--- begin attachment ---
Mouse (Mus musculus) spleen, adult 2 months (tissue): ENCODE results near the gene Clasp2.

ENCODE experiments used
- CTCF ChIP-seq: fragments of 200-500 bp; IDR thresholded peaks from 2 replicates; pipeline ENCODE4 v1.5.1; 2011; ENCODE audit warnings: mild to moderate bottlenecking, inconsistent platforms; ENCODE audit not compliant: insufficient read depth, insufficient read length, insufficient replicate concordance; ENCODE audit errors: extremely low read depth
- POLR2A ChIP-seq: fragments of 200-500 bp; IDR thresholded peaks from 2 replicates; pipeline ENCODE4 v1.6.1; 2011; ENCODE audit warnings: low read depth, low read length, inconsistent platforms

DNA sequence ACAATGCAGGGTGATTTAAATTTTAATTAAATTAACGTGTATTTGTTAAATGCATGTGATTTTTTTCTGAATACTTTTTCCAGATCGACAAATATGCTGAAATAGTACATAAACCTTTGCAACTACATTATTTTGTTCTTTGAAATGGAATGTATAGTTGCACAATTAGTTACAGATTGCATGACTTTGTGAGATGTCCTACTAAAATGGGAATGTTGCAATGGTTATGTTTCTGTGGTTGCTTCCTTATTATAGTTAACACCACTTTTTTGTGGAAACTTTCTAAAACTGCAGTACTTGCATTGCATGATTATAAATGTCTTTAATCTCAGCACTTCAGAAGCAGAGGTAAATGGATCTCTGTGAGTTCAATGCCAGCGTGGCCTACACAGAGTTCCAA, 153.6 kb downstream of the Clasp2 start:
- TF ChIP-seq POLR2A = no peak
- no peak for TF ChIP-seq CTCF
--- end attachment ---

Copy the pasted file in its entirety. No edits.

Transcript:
Mouse (Mus musculus) spleen, adult 2 months (tissue): ENCODE results near the gene Clasp2.

ENCODE experiments used
- CTCF ChIP-seq: fragments of 200-500 bp; IDR thresholded peaks from 2 replicates; pipeline ENCODE4 v1.5.1; 2011; ENCODE audit warnings: mild to moderate bottlenecking, inconsistent platforms; ENCODE audit not compliant: insufficient read depth, insufficient read length, insufficient replicate concordance; ENCODE audit errors: extremely low read depth
- POLR2A ChIP-seq: fragments of 200-500 bp; IDR thresholded peaks from 2 replicates; pipeline ENCODE4 v1.6.1; 2011; ENCODE audit warnings: low read depth, low read length, inconsistent platforms

DNA sequence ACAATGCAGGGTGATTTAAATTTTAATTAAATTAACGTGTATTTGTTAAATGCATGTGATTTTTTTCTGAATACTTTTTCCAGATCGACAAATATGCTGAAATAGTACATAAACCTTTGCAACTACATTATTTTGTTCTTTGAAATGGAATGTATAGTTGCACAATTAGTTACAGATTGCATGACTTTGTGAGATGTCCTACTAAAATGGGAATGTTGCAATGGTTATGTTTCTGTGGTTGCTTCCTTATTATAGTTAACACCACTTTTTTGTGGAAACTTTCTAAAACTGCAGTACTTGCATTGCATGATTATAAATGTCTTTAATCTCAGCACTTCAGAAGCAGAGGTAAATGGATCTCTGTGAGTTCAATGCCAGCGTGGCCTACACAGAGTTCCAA, 153.6 kb downstream of the Clasp2 start:
- TF ChIP-seq POLR2A = no peak
- no peak for TF ChIP-seq CTCF